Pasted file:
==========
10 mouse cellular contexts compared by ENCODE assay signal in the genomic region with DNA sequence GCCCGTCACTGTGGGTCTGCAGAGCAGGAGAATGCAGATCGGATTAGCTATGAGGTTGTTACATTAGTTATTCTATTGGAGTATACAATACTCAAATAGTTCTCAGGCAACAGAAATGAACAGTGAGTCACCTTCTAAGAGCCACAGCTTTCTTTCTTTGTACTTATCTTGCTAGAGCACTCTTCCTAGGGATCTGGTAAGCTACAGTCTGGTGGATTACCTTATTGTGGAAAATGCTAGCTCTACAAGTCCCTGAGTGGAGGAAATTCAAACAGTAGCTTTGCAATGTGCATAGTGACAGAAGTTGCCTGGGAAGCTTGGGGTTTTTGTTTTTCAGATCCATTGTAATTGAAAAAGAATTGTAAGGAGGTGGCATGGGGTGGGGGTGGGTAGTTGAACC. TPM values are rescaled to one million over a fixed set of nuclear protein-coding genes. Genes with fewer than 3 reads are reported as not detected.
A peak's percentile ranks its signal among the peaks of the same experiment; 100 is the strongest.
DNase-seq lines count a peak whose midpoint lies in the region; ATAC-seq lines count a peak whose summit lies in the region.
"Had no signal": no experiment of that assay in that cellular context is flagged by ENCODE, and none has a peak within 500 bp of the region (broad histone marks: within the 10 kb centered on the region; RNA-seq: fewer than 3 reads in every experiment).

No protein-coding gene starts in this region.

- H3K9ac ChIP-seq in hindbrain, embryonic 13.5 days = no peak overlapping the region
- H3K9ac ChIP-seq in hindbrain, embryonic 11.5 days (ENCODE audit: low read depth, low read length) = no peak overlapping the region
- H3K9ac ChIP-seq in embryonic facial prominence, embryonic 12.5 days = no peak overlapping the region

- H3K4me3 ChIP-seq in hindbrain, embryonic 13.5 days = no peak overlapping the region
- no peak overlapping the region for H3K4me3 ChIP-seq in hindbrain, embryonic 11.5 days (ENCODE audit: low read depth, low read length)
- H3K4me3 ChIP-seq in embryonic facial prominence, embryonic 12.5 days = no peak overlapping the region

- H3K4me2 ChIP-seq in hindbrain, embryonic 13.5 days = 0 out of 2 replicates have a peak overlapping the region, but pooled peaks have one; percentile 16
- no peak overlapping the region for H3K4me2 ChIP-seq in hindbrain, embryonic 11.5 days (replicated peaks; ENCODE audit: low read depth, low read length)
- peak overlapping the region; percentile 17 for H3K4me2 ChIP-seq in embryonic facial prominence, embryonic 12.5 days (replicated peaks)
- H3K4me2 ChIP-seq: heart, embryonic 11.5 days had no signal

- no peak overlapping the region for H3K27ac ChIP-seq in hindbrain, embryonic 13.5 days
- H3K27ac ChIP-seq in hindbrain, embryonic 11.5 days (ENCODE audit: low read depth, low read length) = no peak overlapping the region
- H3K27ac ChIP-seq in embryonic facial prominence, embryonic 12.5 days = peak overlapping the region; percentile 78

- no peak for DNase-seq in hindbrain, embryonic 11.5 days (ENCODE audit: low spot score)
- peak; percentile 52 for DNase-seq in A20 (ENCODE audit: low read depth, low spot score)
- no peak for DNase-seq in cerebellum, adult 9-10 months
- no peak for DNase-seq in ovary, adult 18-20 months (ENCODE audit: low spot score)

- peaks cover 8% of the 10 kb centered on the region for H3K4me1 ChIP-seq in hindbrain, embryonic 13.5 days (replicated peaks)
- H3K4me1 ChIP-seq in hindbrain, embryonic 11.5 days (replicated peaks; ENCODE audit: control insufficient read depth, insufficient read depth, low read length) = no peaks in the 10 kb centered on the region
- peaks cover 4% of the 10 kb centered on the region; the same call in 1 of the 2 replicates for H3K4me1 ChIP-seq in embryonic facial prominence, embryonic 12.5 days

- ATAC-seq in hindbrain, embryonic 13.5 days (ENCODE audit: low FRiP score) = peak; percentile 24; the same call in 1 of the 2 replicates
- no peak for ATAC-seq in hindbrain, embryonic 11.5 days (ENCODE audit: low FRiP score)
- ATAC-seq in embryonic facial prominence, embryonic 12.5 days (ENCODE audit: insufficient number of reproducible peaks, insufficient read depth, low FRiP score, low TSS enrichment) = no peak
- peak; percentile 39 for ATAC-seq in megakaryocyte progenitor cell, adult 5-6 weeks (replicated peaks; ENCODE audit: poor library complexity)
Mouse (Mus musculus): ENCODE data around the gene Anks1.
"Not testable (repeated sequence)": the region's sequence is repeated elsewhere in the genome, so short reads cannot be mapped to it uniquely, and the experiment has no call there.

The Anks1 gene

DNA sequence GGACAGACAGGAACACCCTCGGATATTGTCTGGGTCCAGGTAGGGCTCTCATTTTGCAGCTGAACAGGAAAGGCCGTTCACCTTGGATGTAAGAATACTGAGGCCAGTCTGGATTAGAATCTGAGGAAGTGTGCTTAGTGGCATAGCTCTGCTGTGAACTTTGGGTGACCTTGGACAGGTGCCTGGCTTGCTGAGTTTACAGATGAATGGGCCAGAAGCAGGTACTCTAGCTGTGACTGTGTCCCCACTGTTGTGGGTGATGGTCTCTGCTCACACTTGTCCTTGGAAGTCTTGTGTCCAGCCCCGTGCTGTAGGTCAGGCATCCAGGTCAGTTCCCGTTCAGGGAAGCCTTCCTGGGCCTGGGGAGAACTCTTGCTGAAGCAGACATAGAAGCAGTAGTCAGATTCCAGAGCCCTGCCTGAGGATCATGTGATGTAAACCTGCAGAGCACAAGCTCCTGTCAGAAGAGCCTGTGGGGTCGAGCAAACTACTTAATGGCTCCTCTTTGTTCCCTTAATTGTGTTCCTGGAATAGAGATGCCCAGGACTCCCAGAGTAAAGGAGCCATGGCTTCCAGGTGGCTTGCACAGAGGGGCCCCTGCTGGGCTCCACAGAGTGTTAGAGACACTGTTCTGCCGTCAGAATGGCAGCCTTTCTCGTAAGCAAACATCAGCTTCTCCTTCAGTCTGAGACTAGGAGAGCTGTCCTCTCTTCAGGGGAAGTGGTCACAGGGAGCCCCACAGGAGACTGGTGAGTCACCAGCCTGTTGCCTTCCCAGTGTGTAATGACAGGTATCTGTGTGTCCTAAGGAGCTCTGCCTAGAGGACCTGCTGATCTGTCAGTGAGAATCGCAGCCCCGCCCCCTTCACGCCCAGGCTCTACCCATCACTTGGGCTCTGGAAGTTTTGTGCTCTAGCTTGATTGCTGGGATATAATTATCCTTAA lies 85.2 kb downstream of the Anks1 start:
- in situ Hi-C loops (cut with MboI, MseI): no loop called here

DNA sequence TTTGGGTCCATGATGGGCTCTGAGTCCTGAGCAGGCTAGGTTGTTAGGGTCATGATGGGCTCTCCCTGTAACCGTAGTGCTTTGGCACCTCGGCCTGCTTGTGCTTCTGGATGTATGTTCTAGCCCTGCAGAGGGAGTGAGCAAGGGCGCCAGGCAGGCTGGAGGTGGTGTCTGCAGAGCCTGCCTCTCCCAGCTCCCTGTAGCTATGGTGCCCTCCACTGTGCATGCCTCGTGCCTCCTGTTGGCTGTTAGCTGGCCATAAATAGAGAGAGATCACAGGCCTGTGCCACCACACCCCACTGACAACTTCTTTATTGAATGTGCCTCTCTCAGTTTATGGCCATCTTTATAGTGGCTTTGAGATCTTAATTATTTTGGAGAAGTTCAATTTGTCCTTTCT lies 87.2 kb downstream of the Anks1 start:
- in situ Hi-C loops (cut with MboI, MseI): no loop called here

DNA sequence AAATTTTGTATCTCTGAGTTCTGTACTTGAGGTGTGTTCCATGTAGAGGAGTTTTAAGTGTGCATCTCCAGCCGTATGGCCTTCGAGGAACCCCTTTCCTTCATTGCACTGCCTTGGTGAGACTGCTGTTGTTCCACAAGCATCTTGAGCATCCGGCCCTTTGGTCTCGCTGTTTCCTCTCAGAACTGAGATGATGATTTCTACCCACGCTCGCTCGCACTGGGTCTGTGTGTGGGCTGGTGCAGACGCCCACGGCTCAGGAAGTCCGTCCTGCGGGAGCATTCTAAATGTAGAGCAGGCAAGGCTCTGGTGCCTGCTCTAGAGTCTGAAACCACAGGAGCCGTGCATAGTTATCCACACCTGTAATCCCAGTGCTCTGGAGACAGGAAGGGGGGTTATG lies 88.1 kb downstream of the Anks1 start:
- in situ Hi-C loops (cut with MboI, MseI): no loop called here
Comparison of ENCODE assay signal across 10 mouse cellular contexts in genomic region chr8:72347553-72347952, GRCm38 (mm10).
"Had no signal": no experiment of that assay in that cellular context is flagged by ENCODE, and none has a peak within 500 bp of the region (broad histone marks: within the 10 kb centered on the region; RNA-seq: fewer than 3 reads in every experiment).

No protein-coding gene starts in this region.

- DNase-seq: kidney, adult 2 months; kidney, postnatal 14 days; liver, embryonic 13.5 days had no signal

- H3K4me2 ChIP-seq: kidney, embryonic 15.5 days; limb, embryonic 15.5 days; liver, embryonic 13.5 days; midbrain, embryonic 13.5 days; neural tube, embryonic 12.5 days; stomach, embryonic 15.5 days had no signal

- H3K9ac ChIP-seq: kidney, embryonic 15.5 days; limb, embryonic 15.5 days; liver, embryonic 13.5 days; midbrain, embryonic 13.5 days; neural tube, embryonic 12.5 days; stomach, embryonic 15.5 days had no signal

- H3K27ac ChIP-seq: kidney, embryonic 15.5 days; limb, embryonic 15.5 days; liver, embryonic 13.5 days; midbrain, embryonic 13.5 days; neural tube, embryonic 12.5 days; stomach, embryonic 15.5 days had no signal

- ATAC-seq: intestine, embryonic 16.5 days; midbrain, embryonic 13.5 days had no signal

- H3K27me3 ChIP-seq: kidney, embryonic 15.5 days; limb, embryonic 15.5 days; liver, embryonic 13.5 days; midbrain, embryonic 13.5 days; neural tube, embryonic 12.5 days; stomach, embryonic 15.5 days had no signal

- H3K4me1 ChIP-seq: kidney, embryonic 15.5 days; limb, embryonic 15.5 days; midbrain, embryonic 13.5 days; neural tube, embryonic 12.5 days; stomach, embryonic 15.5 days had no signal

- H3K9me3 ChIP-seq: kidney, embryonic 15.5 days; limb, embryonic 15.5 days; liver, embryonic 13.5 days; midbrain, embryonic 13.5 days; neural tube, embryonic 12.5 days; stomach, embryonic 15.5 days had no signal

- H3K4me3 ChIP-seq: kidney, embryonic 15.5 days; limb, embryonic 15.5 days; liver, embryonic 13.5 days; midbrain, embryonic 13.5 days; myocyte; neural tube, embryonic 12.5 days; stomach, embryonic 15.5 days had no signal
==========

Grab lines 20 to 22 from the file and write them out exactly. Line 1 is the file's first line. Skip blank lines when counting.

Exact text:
- peak; percentile 52 for DNase-seq in A20 (ENCODE audit: low read depth, low spot score)
- no peak for DNase-seq in cerebellum, adult 9-10 months
- no peak for DNase-seq in ovary, adult 18-20 months (ENCODE audit: low spot score)